Ahead of an upcoming redistricting vote by the Curry County Commission, residents of District 1 spoke out Thursday morning about a redistricting plan they felt would weaken their community and voice in electoral matters.
The commission handled numerous tasks during a three-hour special meeting at the Clovis-Carver Public Library, but a majority of residents were there to speak out in a hearing about Plan F, a redistricting plan put together after other plans put forth by the Albuquerque-based Research and Polling firm.
No action was taken following the public hearing.
Commissioners plan to vote to adopt one of seven plans in a 9 a.m. Oct. 11 meeting, also at the library.
Plan F, District 1 Commissioner Bobby Sandoval charged, would weaken the Hispanic and African-American vote in the district by splitting up the minority-heavy west side of Clovis and replacing it with a Texico population that wouldn’t have the same concerns.
The county is required to implement redistricting every 10 years following the national census. The county must be divided into five districts of equal population, and drawn in a way that doesn’t upset previous demographics of each district.
Sandoval and District 3 Commissioner Frank Blackburn questioned the need for a seventh plan when Research and Polling of Albuquerque already gave the county Plans A, B, C, D-1, D-2 and E, and citizens had shown a preference for Plan A during previous public hearings.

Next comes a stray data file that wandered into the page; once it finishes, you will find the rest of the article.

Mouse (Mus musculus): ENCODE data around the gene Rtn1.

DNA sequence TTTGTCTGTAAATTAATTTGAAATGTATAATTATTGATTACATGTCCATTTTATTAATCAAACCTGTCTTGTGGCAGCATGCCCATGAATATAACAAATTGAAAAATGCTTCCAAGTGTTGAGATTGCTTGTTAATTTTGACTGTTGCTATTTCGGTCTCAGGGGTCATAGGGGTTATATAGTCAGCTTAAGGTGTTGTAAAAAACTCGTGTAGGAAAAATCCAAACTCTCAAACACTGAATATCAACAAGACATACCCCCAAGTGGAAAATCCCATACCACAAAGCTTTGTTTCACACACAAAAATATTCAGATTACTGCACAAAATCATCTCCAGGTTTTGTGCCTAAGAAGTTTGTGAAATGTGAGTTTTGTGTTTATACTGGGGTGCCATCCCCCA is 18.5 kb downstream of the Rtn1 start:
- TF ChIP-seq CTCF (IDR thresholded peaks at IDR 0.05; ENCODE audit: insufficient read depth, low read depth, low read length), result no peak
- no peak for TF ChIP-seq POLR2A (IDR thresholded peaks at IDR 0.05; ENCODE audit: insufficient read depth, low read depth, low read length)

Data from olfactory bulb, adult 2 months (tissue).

Wendel Bostwick, who represents District 4, said he helped draw up plan F.
“In my mind we are creating a minority district,” Bostwick said, referring to a Hispanic population that would be higher in Plan F (58.9 percent) than in Plan A (56.75 percent).
Plan F would put Texico in District 1, most of Clovis in District 2, Melrose in District 4 and Grady in District 5.
“In my mind,” Bostwick said, “we took all of our communities and we got them all represented with a county commissioner.”
Sandoval said that scenario of increasing Hispanics only worked on paper.
“It’s not as simple as taking a Hispanic from the west side of Clovis (out of a district),” Sandoval said, “and putting in a Hispanic from Texico.”
Numerous District 1 residents who live a few blocks from Sandoval told the commission they didn’t like the idea of being sent to another district.
“I’m already used to Bobby,” Fidel Madrid said. “We have a good community where we’re at.”
David Briseno, speaking for Concerned Citizens of Curry County, said the county would be in an actionable position, based on precedents set in the Texas case of League of United Latin American Citizens v. Perry. The 2006 case dealt with accusations the state gerrymandered residents by fracturing areas of Hispanic concentration and regrouping them into different congressional districts.
The Texas Supreme Court rejected gerrymandering claims, but did require new district boundaries in its ruling.